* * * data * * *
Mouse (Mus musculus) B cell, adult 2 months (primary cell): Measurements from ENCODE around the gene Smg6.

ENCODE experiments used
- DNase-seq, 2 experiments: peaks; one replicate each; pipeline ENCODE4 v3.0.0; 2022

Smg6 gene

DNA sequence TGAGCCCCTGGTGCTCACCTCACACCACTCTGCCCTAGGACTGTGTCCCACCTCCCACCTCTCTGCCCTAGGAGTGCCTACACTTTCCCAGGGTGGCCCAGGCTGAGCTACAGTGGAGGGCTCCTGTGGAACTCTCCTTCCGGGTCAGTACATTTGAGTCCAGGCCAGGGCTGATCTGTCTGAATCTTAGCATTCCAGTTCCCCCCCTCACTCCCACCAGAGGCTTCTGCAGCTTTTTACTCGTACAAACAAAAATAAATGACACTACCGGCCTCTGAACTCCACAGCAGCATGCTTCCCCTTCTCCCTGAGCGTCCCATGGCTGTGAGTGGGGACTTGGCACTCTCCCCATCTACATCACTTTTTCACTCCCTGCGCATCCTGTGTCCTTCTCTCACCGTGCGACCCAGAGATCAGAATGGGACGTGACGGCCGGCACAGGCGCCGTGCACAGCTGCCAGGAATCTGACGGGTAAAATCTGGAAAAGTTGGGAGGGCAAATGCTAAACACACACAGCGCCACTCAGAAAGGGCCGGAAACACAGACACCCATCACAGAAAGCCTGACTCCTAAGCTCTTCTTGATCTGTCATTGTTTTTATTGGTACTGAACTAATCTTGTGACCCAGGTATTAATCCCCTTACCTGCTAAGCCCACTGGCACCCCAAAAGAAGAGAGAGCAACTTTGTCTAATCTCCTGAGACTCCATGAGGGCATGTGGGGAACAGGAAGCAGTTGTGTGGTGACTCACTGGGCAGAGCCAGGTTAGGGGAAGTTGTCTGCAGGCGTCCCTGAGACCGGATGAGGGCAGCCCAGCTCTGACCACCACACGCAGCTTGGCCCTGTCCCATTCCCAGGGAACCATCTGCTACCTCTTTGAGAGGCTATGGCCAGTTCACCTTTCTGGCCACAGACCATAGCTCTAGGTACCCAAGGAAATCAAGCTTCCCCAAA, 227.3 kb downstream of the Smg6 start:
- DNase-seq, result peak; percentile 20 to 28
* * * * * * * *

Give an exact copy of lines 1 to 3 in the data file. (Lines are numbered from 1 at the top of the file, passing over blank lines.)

Mouse (Mus musculus) B cell, adult 2 months (primary cell): Measurements from ENCODE around the gene Smg6.

ENCODE experiments used
- DNase-seq, 2 experiments: peaks; one replicate each; pipeline ENCODE4 v3.0.0; 2022